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Mocking interfaces with typed functions in Go

vearutop profile image Viacheslav Poturaev ・Updated on ・4 min read

When it comes to mocking external dependencies in Go unit tests, one of the most popular approaches is to leverage github.com/golang/mock/gomock with code generation.

Although this approach serves the purpose, it has some downsides:

  • maintenance cost to (re)generate mocks,
  • reduced compile-time type safety due to interface{} arguments and variadic returns,
  • poor IDE assistance because of reduced type safety,
  • verbose usage syntax due to declarative model,
  • potential negative impact on project code coverage for a large body of unused/untested generated code.

When dealing with large interfaces gomock provide enough convenience to justify the downsides. However for smaller interfaces hand-written mocks might be a better fit.

Interface with single method can be implemented on top of a typed function.

// SomeDoer does something.
type SomeDoer interface {
    DoSomething(a string, b int) (bool, error)
}

// SomeDoerFunc implements SomeDoer.
type SomeDoerFunc func(a string, b int) (bool, error)

// DoSomething does whatever is necessary.
func (f SomeDoerFunc) DoSomething(a string, b int) (bool, error) {
    return f(a, b)
}
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Then, test usage is a regular non-magical Go code transparent for IDE static analysis and with static type safety. Expectations of arguments and returned results are explicit and under full control of a developer.

func TestSomething(t *testing.T) {
    // testableDependent represents some piece of code with a dependency on SomeDoer to test.
    testableDependent := func(sd SomeDoer) bool {
        a := "abc"
        b := 123

        ok, err := sd.DoSomething(a, b)

        return ok && err == nil
    }

    // Test cases.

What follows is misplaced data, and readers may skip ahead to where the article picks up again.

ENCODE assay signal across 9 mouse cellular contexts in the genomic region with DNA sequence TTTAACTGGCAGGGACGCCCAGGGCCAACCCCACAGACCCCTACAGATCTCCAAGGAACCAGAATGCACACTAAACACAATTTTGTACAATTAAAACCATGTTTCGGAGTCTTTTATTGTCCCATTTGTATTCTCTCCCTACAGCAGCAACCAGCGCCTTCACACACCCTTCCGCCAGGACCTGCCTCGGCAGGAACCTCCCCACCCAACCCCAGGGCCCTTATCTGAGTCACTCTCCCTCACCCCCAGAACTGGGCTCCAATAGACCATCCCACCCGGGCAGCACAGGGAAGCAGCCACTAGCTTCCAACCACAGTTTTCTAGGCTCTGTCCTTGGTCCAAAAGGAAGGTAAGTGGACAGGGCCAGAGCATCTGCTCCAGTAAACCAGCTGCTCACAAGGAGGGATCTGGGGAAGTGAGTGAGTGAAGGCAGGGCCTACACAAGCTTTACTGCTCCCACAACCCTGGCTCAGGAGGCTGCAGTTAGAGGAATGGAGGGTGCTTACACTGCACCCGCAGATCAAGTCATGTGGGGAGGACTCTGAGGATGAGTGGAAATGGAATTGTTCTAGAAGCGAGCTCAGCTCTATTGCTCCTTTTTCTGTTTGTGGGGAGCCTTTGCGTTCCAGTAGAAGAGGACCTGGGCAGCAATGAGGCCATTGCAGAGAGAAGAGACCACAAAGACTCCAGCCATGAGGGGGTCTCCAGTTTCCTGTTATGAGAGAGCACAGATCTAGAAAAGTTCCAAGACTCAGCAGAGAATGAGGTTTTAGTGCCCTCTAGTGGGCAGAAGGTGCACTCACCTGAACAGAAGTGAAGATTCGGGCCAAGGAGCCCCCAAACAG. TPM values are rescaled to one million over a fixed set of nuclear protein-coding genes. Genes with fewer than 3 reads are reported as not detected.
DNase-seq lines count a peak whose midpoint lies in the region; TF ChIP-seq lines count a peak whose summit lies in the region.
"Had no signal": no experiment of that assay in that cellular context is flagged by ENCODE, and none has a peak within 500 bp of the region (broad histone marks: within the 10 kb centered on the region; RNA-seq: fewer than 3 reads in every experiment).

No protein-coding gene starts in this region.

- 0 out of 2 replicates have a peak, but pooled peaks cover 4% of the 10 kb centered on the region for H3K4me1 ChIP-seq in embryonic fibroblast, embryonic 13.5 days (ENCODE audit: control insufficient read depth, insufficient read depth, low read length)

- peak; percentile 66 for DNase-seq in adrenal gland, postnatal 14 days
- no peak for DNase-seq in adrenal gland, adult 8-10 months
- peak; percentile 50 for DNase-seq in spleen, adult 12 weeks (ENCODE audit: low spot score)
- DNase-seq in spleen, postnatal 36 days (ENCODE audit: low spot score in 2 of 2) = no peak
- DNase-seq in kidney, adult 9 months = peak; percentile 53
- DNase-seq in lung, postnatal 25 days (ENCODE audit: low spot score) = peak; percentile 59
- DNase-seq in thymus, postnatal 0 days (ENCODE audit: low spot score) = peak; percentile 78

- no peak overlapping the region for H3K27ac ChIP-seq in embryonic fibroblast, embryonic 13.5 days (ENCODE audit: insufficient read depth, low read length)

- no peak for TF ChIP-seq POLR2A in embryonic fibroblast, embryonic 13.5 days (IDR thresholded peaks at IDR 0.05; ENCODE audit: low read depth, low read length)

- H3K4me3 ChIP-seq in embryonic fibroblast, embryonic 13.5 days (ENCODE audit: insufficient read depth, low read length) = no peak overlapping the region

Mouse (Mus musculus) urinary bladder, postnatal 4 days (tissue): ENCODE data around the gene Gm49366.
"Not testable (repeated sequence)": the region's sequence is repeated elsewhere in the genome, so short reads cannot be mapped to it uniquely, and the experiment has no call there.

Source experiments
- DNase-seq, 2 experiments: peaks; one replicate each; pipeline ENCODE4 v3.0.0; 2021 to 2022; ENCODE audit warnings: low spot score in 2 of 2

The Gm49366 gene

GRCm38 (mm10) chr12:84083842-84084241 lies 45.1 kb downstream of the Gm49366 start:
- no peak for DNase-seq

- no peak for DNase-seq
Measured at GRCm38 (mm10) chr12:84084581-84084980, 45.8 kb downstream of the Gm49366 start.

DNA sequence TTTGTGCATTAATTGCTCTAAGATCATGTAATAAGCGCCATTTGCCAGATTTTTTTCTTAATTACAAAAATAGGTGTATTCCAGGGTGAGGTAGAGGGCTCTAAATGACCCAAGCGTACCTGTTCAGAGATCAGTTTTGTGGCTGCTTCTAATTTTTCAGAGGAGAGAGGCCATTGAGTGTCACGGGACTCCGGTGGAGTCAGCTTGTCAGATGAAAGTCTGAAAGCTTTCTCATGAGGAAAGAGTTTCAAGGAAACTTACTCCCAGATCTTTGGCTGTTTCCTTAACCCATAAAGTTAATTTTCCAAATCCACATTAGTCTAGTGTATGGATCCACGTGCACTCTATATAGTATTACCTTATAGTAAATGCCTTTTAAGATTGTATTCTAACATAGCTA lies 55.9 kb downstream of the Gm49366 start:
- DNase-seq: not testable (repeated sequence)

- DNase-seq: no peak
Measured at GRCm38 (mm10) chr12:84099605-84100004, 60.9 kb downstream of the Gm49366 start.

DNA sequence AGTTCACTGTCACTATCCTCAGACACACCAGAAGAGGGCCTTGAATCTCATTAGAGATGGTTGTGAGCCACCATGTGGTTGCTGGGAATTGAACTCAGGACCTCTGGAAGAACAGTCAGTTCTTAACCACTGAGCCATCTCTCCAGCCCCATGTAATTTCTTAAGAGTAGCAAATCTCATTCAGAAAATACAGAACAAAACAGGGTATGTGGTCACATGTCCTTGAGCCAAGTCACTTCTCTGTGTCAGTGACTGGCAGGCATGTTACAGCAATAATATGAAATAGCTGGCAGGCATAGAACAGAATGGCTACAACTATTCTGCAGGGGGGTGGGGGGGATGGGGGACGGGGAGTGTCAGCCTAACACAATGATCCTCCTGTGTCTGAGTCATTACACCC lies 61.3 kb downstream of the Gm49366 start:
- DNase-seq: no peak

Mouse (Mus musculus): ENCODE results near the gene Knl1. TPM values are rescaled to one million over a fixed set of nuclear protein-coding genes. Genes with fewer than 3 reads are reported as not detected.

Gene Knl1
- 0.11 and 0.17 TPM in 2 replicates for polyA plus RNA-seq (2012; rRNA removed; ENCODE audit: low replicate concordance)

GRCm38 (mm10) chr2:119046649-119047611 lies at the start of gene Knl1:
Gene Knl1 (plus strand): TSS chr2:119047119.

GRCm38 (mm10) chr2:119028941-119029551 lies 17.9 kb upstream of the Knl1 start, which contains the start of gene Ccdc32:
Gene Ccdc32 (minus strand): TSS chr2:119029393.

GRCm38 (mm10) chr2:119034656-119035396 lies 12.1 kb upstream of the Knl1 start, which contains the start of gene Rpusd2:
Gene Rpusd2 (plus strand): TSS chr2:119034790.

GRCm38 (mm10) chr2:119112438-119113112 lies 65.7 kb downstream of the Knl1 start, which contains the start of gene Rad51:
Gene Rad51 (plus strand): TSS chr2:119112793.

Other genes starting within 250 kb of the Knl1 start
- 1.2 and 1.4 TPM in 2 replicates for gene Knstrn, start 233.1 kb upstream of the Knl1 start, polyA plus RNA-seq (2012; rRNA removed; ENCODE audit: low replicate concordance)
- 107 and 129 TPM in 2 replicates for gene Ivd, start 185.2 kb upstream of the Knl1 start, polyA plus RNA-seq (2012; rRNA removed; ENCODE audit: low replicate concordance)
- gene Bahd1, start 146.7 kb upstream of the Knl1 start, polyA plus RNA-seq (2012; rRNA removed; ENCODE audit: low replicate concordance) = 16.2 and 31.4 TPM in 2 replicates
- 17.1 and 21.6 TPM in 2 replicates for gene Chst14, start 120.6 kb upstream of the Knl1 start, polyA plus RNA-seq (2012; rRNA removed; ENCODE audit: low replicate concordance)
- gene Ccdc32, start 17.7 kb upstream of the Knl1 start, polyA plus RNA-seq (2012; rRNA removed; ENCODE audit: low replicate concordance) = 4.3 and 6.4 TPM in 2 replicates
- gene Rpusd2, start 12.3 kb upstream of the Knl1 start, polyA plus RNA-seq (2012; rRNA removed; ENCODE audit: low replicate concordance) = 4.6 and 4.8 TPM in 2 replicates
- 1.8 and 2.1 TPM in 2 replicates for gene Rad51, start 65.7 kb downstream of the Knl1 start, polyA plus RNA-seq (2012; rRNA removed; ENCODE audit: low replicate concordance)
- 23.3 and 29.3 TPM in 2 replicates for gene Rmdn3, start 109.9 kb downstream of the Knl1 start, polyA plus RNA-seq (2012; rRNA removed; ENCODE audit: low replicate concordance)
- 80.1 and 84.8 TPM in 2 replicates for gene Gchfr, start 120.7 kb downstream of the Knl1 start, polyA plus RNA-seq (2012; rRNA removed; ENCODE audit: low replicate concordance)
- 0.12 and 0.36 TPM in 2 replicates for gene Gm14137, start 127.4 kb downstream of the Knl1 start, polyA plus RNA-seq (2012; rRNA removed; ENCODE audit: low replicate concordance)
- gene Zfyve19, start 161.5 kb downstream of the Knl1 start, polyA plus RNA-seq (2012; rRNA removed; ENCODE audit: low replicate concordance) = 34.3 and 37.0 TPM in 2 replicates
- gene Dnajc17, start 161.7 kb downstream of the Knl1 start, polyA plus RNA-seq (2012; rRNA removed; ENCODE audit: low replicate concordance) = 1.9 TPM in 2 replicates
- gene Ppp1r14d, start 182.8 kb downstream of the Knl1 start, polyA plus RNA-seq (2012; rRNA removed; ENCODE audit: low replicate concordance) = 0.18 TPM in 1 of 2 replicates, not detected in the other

assert.True(t, testableDependent(SomeDoerFunc(func(a string, b int) (bool, error) {
        // Assert arguments if necessary.
        assert.Equal(t, a, "abc")
        assert.Equal(t, b, 123)

        return true, nil
    })))

    assert.False(t, testableDependent(SomeDoerFunc(func(a string, b int) (bool, error) {
        return true, errors.New("failed")
    })))

    assert.False(t, testableDependent(SomeDoerFunc(func(a string, b int) (bool, error) {
        return false, nil
    })))
}
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While such kind of mocking is very simple for single-function interfaces, things get more complicated for richer interfaces. Every function in the interface would need a functional mock.

// SomeRepository has strings.
type SomeRepository interface {
    Find(id int) (string, bool)
    Add(id int, value string)
}

// SomeRepositoryFindFunc implements a part of SomeRepository.
type SomeRepositoryFindFunc func(id int) (string, bool)

// Find delegates finding.
func (f SomeRepositoryFindFunc) Find(id int) (string, bool) {
    return f(id)
}

// SomeRepositoryAddFunc implements a part of SomeRepository.
type SomeRepositoryAddFunc func(id int, value string)

// Add delegates adding. 
func (f SomeRepositoryAddFunc) Add(id int, value string) {
    f(id, value)
}
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And then we can use a struct with embedded fields to "build" an instance of interface for the test.

func TestWithRepository(t *testing.T) {
    // testableDependent represents some piece of code with a dependency on SomeRepository to test.
    testableDependent := func(sd SomeRepository) bool {
        sd.Add(123, "abc")